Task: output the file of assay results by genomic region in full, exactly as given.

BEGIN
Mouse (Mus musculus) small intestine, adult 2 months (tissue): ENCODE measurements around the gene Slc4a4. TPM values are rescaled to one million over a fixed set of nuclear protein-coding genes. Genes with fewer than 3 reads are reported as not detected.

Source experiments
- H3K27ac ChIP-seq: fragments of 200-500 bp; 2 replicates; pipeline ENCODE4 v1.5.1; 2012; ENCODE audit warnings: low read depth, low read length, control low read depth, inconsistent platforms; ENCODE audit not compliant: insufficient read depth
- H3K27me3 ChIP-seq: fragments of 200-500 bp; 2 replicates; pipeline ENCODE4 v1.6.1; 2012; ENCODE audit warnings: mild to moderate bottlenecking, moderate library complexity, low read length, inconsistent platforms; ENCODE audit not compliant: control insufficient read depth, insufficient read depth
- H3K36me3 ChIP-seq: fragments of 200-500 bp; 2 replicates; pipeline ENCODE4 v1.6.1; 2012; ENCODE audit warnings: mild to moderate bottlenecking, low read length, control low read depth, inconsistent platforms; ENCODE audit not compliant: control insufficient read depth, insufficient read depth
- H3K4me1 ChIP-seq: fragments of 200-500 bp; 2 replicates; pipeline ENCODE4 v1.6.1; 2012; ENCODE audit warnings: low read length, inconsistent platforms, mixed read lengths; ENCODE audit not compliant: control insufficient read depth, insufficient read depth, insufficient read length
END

Mouse (Mus musculus) small intestine, adult 2 months (tissue): ENCODE measurements around the gene Slc4a4. TPM values are rescaled to one million over a fixed set of nuclear protein-coding genes. Genes with fewer than 3 reads are reported as not detected.

Source experiments
- H3K27ac ChIP-seq: fragments of 200-500 bp; 2 replicates; pipeline ENCODE4 v1.5.1; 2012; ENCODE audit warnings: low read depth, low read length, control low read depth, inconsistent platforms; ENCODE audit not compliant: insufficient read depth
- H3K27me3 ChIP-seq: fragments of 200-500 bp; 2 replicates; pipeline ENCODE4 v1.6.1; 2012; ENCODE audit warnings: mild to moderate bottlenecking, moderate library complexity, low read length, inconsistent platforms; ENCODE audit not compliant: control insufficient read depth, insufficient read depth
- H3K36me3 ChIP-seq: fragments of 200-500 bp; 2 replicates; pipeline ENCODE4 v1.6.1; 2012; ENCODE audit warnings: mild to moderate bottlenecking, low read length, control low read depth, inconsistent platforms; ENCODE audit not compliant: control insufficient read depth, insufficient read depth
- H3K4me1 ChIP-seq: fragments of 200-500 bp; 2 replicates; pipeline ENCODE4 v1.6.1; 2012; ENCODE audit warnings: low read length, inconsistent platforms, mixed read lengths; ENCODE audit not compliant: control insufficient read depth, insufficient read depth, insufficient read length